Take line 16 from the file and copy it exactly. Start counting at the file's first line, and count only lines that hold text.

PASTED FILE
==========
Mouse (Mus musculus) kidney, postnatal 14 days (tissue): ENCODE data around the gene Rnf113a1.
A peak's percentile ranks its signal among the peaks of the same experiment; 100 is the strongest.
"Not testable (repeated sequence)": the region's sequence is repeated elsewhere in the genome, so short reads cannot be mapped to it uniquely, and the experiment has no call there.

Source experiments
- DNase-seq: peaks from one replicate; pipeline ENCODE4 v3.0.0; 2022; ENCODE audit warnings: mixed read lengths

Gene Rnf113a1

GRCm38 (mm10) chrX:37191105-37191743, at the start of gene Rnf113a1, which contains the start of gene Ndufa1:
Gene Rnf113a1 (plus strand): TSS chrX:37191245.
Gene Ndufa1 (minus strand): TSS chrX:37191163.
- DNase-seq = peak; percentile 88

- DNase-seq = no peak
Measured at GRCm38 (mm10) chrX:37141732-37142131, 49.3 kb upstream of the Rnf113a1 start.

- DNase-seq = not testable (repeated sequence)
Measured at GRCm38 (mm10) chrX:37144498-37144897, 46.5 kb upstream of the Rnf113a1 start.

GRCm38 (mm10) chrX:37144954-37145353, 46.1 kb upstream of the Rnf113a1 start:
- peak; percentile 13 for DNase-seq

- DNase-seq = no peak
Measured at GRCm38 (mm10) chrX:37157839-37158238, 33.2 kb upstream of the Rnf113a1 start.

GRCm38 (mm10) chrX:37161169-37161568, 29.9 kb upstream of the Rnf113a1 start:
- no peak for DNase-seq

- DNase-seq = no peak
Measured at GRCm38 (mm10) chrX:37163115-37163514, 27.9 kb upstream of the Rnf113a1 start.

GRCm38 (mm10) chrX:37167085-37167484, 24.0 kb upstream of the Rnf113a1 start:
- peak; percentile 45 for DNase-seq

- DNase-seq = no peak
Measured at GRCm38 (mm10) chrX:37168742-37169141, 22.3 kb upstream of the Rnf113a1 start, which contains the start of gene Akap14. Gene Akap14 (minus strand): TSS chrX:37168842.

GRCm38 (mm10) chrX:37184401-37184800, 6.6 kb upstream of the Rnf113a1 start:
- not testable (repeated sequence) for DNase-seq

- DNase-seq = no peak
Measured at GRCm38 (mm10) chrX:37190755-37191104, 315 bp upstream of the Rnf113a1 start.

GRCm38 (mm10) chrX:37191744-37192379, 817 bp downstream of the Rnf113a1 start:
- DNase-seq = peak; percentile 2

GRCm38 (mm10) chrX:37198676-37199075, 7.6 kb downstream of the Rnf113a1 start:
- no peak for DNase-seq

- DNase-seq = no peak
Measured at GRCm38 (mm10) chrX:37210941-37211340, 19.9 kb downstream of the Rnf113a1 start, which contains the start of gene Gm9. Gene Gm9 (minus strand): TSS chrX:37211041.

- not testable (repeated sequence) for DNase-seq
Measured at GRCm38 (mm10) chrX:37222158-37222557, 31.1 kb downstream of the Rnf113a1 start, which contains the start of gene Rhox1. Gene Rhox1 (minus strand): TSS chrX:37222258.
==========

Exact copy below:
- peak; percentile 13 for DNase-seq